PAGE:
One thing I can say for sure, I would be unable to build and make a small profit off a limited run of SP-1200 replicas at less than $4kUSD. Would you?

        1. Also missing the point

          A stradivarius was handmade, unique and singular and the life’s work of a single human genius who only made very few of at a time when technology was quite limited

          An SP1200 re-issue is none of these things

          It’s more comparable to a cheap Thomann brand violin

          1. Ok it had Bandwidth reduction not Bit Depth reduction but both lead to a crunchy LoFi sound
            and it’s always possible to just sample something LoFi rather than rely on the the inherent LoFi-ness of the sampler to make your samples LoFi which completely limits you to making nothing but LoFi samples

  13. i think one of the main issues is theres nothing in the midrange with proper 12 bit DACs. you can get a toy like the voca sample or microgranny, or you can pay several thousands for a 1200 or mpc60.

    B is working on a 12 bit linn sampler and as much as i’m not really a fan of B, they’ve got me interested because it would be filling a major void in the marketplace.

    i really just want a stereo pedal thats a 12 bit dac + analog filter to go between my vinyl player and my sampler and i have thought hard about making it, just don’t have the electronics knowledge.

    1. @crall you literally just described the OTO Biscuit, unfortunately those are also discontinued but if you find one even for 1K it may be worth it for you cause it does exactly what you just described, stereo 12 bit with an analog filter. such a bummer they’re out of production, they are very cool.

  14. Check out the prices of classical instruments. Ask a cellist or violin player what they pay for their tools.

    Adding a bunch of gizmos would be a very “Behringer” move and not appease the greybeard who are into this kind of thing. This is a collectible and and a work of art.

    And did you check out the second hand prices on Reverb? ~$8,000! Now how in the world could something so simple cost that much? Maybe it’s just a fucking amazing/inspiring/creative/classic tool that a lot of people love using. Maybe it’s part of a rich cultural history that a lot of people appreciate. Maybe both.

    1. There is a reason, why good classical instruments cost that much. And that reason – is the technology of their manufacturing.
      You need a very special rare sorts of wood, dried in a very special conditions (temperature and humidity) for at least 5 years! So that’s why only materials for such instruments cost very much. And you can’t just manufacture such instruments on a conveyer somewhere in china, you have to pay to very qualified and experienced masters for their manual labor.
      No offence, but comparing electronic instruments with acoustic instruments is just ridiculously silly.

  15. maybe i’m giving in to trolling here, i don’t know, but like Dave said in his video, daily people are requesting a reissue of the 1200 and these are the very people he has so graciously gone to the trouble of reissuing the 1200 for. they are already on their 3rd batch of pre-orders that won’t ship till spring 2022. if you don’t understand it that’s fine, but for those that are a part of its cultural and creative impact its a true gift from Dave.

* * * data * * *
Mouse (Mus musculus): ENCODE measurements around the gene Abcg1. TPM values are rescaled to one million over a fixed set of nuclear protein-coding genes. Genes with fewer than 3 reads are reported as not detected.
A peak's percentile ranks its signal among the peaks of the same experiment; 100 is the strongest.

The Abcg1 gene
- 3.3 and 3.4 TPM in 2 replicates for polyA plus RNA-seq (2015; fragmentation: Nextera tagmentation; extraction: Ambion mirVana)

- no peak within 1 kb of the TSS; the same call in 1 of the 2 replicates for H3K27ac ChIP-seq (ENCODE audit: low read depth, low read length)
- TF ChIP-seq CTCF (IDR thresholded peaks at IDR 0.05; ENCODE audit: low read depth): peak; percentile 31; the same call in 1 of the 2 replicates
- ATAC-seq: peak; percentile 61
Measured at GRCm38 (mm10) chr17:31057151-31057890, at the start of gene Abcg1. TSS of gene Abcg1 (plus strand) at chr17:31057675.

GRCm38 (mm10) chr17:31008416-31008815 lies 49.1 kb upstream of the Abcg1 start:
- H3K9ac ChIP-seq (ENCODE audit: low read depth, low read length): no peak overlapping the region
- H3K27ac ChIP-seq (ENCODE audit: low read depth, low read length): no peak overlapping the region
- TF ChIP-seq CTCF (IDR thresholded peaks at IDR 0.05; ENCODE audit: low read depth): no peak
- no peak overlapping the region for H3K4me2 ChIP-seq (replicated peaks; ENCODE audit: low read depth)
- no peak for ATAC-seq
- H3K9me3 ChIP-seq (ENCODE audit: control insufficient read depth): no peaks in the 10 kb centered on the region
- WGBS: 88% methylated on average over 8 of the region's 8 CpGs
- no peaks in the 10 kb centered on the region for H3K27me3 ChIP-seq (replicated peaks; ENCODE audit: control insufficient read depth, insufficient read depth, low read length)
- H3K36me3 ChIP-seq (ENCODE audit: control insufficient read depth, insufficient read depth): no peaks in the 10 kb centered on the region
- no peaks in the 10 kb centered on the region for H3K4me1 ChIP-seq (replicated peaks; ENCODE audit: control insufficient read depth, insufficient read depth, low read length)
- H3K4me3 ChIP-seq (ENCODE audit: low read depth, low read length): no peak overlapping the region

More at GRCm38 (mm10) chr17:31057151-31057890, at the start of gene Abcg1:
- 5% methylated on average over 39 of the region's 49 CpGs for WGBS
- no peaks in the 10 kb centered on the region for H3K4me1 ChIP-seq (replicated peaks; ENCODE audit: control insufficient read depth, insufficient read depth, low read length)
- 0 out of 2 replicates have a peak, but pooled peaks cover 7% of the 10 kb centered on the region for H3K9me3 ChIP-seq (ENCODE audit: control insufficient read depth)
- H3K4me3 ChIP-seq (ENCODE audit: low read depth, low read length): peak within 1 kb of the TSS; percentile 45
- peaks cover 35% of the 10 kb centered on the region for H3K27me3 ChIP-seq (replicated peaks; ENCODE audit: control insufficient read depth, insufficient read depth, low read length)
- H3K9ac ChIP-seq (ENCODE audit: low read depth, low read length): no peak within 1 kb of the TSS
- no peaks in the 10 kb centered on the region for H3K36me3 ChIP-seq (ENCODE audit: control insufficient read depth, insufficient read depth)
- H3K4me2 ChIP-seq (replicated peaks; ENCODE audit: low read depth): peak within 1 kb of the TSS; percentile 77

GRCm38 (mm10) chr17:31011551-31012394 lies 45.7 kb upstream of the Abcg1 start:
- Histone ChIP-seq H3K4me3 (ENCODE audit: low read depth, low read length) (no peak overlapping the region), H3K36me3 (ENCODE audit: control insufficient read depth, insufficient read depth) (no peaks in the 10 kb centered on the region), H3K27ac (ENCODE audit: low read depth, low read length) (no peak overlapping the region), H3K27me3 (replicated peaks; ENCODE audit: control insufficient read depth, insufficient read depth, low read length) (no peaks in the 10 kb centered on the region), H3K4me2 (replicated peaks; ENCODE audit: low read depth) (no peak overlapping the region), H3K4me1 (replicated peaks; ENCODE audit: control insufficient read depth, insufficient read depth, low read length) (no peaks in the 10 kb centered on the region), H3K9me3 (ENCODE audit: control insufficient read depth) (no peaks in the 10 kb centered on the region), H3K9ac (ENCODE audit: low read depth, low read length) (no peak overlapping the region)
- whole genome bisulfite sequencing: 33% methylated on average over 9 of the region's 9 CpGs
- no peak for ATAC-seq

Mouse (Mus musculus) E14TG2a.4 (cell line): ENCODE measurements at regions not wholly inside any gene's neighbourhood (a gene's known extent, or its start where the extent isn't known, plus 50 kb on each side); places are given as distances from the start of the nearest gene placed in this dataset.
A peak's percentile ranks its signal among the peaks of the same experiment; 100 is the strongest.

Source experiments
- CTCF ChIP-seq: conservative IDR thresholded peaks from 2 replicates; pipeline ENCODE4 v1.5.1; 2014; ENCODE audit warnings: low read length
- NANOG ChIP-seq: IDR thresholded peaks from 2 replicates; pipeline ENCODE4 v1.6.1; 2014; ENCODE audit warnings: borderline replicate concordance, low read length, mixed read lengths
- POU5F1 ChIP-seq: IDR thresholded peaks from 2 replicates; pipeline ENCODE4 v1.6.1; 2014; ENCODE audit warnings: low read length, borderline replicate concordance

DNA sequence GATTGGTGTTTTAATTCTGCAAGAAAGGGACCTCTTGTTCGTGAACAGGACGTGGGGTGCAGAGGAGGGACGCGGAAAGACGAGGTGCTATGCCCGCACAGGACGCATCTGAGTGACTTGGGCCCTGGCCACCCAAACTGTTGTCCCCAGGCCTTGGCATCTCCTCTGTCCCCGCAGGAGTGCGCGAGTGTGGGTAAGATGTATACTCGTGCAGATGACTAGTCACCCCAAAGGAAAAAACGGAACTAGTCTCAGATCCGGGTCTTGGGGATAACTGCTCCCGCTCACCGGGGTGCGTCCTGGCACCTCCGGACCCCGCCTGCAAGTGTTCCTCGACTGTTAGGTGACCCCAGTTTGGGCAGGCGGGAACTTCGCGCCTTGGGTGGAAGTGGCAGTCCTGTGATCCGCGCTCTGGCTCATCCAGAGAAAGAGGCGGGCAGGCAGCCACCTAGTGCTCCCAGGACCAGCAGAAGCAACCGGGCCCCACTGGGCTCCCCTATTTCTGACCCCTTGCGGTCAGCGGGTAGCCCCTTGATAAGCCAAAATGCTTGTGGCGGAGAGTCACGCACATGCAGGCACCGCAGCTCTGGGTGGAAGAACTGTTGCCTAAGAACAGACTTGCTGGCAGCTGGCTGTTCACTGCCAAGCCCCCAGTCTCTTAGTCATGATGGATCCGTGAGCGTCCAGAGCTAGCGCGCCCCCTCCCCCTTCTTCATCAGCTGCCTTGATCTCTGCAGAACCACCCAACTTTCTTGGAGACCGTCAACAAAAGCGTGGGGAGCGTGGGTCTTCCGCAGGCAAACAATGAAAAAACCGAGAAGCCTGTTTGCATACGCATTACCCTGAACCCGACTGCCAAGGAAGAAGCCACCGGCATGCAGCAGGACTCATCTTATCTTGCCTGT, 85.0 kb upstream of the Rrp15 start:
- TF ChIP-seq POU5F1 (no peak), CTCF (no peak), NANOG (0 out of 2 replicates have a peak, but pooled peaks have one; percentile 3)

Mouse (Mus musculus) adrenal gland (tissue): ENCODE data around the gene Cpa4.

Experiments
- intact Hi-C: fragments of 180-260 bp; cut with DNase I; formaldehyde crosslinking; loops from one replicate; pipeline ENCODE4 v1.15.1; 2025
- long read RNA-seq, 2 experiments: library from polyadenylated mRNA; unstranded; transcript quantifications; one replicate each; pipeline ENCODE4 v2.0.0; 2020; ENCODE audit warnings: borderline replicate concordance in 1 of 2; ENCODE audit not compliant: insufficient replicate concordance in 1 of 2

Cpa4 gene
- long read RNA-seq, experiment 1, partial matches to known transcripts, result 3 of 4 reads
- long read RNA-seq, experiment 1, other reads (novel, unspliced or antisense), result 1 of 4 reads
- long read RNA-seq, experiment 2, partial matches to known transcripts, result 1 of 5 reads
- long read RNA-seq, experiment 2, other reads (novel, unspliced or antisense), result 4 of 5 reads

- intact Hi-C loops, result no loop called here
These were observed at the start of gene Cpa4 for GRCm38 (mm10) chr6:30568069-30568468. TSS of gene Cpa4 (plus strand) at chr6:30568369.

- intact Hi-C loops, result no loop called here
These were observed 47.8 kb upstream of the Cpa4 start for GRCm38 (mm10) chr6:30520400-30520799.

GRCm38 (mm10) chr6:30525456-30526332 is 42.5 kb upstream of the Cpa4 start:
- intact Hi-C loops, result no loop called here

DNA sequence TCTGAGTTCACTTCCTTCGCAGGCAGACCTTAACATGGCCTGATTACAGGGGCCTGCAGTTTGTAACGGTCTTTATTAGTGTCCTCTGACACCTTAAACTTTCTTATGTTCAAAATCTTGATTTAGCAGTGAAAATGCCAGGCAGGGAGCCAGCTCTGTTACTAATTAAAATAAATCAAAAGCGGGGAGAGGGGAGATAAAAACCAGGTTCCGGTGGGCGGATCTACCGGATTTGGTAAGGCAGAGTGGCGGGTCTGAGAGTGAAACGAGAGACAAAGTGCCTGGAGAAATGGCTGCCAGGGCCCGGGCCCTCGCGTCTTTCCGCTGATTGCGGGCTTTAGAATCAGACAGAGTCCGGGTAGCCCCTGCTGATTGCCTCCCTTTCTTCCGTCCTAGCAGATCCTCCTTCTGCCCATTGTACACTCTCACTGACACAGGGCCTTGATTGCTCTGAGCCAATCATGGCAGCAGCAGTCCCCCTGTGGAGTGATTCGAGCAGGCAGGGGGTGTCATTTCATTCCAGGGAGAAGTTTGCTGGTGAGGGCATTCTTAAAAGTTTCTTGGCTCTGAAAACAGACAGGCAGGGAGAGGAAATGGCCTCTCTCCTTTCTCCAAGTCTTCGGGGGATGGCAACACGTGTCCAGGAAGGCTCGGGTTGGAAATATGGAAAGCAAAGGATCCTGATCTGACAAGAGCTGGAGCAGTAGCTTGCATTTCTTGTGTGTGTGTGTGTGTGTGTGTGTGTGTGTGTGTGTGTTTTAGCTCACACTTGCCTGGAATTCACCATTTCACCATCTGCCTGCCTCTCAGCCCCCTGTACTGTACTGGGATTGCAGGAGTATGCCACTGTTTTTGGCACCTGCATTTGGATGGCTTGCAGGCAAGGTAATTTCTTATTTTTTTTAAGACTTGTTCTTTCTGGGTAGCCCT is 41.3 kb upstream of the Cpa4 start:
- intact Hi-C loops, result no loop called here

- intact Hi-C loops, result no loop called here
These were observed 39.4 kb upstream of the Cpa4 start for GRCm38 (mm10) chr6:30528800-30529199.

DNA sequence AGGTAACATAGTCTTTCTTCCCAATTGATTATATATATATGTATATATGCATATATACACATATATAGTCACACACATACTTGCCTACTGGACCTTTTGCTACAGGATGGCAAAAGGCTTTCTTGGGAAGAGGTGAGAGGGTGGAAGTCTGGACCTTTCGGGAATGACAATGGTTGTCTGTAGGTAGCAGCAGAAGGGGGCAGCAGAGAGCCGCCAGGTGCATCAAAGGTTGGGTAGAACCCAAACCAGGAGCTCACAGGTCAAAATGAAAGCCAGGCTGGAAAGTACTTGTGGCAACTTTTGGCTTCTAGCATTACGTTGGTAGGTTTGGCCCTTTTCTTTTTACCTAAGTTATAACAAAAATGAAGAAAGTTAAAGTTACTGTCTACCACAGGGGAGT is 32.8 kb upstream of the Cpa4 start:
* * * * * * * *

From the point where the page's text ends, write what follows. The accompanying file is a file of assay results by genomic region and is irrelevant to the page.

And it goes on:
16. All products for all markets. It is like a vintage car that’s being sold for a hefty sum. Holds no real life performance or utility compared to what you can get in 2021. It can certainly grabbed the attention of some. If you want to be that motorist on the road who gets attention, sure why not – but it is important that you keep your head in check because your car is not valued for performance, practicality or being earth-friendly (assumption made here since old car) but still cost a great amount due to nostalgic/intrinsic value.

    1. With the utmost respect: that is something completely different. This is not an original ‘vintage car’ but a modern (if almost exact) remake of a vintage car with identical (and hence almost identically flawed) technology. It’s like remaking the Ford Model T today and offering it for (say) twice the price of a Mercedes S-Class Coupe.

      Regardless, it’s still a (somewhat) free market, of course: Dave is free to price anything he makes any way he wants to.

      …and people are still (somewhat) free to express their appreciation or derision over his decisions.

    1. Yes, it’s hilarious.
      Spoiler alert: Rossum is really hoping to make a more budget drum machine and to explore new features, but still inspired by the SP1200. But he’s decided to make one with the authenticity perfect first, and this is that. It’s all in the second half of the video. I really hope this does well, pretty excited about that next phase too.

  17. Why isn’t anyone talking about the playability, build quality and ergonomics and how that reflects on the price? The use of the 8 sliders and buttons that are relatively tough provides a unique (afaik) workflow and allows the performer to groove (for lack of better term) or play in a unique way.

    I mean, it would be fantastic if some one like Korg updated their nanoKontrol and made it work easily with a sampler or computer software.

    And IMO it still sounds good with a unique form of distortion and filtering paired with a unique interface.

    Someone made a good point though we do need to see a electronic instrument rental service for young people. 🙂